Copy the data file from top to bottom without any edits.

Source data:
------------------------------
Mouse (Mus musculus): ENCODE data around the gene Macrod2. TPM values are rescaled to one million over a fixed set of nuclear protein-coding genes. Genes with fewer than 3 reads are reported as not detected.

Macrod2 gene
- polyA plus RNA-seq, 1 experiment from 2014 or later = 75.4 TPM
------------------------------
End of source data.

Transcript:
Mouse (Mus musculus): ENCODE data around the gene Macrod2. TPM values are rescaled to one million over a fixed set of nuclear protein-coding genes. Genes with fewer than 3 reads are reported as not detected.

Macrod2 gene
- polyA plus RNA-seq, 1 experiment from 2014 or later = 75.4 TPM